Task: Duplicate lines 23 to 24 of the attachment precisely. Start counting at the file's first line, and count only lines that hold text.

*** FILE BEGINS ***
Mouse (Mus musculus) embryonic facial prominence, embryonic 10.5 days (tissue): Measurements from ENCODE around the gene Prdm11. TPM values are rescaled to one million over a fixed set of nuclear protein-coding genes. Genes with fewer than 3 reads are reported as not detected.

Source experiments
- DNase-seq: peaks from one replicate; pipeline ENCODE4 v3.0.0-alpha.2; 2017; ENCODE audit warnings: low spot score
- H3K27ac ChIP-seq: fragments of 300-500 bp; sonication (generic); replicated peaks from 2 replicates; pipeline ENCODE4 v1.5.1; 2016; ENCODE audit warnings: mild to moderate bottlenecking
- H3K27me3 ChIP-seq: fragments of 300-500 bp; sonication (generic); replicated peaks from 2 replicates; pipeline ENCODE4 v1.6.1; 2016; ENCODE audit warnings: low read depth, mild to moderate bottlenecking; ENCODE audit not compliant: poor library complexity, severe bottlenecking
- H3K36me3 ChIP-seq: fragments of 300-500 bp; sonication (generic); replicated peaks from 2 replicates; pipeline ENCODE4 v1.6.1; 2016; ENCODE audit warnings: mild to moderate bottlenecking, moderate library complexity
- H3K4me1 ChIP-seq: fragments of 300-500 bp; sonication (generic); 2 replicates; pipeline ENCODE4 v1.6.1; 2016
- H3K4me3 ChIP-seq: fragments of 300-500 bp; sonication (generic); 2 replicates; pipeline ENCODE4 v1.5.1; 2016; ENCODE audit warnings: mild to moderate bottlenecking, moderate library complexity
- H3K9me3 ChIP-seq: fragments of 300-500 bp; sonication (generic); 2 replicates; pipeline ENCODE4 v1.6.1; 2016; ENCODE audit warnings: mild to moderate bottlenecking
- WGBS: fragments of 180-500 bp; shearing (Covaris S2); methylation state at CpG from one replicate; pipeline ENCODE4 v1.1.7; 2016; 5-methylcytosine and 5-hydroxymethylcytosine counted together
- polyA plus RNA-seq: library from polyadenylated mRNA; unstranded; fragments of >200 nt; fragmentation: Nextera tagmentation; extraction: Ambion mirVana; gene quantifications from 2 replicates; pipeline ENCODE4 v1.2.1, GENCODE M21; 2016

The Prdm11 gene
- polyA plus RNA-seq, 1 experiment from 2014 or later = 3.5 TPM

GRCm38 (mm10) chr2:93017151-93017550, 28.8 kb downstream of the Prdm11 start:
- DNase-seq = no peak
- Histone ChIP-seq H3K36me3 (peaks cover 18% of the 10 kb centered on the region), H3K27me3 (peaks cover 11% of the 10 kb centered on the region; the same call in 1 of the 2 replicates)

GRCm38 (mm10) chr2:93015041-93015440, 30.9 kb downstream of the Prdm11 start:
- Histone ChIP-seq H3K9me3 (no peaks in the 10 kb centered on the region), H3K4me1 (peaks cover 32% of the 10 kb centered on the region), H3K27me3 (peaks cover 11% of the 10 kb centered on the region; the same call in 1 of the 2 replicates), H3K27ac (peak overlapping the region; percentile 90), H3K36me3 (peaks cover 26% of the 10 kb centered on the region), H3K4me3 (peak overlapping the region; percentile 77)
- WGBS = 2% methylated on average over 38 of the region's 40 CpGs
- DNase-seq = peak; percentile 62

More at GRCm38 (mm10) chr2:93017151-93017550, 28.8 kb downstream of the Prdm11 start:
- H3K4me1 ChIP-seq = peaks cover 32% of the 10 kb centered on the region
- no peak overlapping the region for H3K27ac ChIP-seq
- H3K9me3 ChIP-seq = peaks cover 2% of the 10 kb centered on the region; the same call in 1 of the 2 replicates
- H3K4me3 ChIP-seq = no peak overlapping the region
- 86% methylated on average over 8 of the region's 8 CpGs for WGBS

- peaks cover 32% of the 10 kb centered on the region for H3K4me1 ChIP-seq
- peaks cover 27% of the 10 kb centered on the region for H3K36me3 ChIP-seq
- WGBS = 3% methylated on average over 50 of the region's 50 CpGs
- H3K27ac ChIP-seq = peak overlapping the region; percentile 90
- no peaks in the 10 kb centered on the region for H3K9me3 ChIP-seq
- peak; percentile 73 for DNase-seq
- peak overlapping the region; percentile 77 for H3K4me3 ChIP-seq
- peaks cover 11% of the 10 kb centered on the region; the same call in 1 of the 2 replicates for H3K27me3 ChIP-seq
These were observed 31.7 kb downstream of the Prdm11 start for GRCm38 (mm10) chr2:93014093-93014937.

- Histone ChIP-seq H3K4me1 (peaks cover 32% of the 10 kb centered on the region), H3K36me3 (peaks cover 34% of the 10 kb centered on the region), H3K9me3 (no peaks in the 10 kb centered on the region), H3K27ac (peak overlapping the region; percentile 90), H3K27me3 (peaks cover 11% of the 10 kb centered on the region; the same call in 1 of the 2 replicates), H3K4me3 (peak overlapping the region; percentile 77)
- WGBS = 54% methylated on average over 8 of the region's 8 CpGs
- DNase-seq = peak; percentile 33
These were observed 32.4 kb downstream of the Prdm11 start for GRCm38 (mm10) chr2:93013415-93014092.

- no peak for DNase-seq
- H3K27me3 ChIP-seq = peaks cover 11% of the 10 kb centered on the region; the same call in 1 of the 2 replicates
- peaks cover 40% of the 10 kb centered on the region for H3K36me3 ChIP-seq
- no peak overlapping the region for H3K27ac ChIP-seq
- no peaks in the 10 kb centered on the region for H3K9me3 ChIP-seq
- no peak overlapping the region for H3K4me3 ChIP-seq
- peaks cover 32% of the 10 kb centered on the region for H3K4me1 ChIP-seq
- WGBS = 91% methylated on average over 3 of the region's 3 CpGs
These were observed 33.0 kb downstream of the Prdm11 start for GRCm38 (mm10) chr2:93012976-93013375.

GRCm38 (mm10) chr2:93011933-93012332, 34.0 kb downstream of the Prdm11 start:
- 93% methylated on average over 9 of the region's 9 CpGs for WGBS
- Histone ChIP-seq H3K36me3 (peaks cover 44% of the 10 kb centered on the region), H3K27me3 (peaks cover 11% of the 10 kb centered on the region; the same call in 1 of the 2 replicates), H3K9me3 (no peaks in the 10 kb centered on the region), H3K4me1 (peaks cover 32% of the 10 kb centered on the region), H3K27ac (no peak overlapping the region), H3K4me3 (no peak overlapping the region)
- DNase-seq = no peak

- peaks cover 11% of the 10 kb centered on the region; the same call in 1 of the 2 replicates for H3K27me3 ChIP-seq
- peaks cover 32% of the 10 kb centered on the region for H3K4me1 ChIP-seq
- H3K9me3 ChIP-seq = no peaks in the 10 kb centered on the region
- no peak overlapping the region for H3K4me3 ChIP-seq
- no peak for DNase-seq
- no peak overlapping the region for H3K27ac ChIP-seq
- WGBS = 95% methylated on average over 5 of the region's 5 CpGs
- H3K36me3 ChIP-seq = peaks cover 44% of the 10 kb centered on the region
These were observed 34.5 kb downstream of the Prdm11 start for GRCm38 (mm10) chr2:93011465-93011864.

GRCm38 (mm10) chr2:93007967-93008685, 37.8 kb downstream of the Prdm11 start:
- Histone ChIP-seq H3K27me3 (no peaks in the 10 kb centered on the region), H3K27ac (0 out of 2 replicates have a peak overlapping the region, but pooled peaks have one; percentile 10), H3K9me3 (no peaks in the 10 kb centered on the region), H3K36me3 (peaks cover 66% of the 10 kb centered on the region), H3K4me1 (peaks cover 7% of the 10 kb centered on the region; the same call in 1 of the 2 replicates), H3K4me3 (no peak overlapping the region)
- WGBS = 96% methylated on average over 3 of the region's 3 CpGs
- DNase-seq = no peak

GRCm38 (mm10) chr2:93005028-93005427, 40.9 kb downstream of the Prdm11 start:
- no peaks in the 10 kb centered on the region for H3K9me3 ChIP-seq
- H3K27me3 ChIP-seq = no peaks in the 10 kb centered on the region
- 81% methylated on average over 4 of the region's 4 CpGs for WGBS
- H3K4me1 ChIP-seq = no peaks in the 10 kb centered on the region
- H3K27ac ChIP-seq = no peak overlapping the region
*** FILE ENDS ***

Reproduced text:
- no peak overlapping the region for H3K27ac ChIP-seq
- H3K9me3 ChIP-seq = peaks cover 2% of the 10 kb centered on the region; the same call in 1 of the 2 replicates